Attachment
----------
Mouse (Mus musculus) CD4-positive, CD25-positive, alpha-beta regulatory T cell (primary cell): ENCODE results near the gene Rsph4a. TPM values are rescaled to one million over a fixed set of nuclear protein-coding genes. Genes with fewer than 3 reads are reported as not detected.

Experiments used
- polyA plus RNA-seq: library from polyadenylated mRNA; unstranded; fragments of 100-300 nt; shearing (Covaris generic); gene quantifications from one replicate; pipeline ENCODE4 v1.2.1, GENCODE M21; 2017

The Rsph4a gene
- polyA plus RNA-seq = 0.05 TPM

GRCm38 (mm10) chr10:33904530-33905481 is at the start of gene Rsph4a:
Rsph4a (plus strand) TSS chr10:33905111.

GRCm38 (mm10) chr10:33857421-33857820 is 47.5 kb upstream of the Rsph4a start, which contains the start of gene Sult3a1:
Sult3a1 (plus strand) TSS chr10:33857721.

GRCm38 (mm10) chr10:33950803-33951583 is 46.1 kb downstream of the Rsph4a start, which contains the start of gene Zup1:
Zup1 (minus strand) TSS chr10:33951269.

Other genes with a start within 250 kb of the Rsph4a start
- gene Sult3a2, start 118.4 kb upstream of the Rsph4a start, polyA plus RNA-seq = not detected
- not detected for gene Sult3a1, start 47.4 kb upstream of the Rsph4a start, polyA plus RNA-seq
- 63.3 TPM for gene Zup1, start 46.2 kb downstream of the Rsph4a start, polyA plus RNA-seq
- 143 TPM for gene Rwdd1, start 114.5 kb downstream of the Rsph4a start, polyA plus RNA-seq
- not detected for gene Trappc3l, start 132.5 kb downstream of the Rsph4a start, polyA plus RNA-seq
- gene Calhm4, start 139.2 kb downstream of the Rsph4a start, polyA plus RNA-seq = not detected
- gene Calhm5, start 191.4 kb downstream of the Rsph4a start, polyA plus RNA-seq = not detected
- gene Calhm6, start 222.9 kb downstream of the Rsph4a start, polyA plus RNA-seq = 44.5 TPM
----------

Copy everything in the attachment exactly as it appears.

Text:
Mouse (Mus musculus) CD4-positive, CD25-positive, alpha-beta regulatory T cell (primary cell): ENCODE results near the gene Rsph4a. TPM values are rescaled to one million over a fixed set of nuclear protein-coding genes. Genes with fewer than 3 reads are reported as not detected.

Experiments used
- polyA plus RNA-seq: library from polyadenylated mRNA; unstranded; fragments of 100-300 nt; shearing (Covaris generic); gene quantifications from one replicate; pipeline ENCODE4 v1.2.1, GENCODE M21; 2017

The Rsph4a gene
- polyA plus RNA-seq = 0.05 TPM

GRCm38 (mm10) chr10:33904530-33905481 is at the start of gene Rsph4a:
Rsph4a (plus strand) TSS chr10:33905111.

GRCm38 (mm10) chr10:33857421-33857820 is 47.5 kb upstream of the Rsph4a start, which contains the start of gene Sult3a1:
Sult3a1 (plus strand) TSS chr10:33857721.

GRCm38 (mm10) chr10:33950803-33951583 is 46.1 kb downstream of the Rsph4a start, which contains the start of gene Zup1:
Zup1 (minus strand) TSS chr10:33951269.

Other genes with a start within 250 kb of the Rsph4a start
- gene Sult3a2, start 118.4 kb upstream of the Rsph4a start, polyA plus RNA-seq = not detected
- not detected for gene Sult3a1, start 47.4 kb upstream of the Rsph4a start, polyA plus RNA-seq
- 63.3 TPM for gene Zup1, start 46.2 kb downstream of the Rsph4a start, polyA plus RNA-seq
- 143 TPM for gene Rwdd1, start 114.5 kb downstream of the Rsph4a start, polyA plus RNA-seq
- not detected for gene Trappc3l, start 132.5 kb downstream of the Rsph4a start, polyA plus RNA-seq
- gene Calhm4, start 139.2 kb downstream of the Rsph4a start, polyA plus RNA-seq = not detected
- gene Calhm5, start 191.4 kb downstream of the Rsph4a start, polyA plus RNA-seq = not detected
- gene Calhm6, start 222.9 kb downstream of the Rsph4a start, polyA plus RNA-seq = 44.5 TPM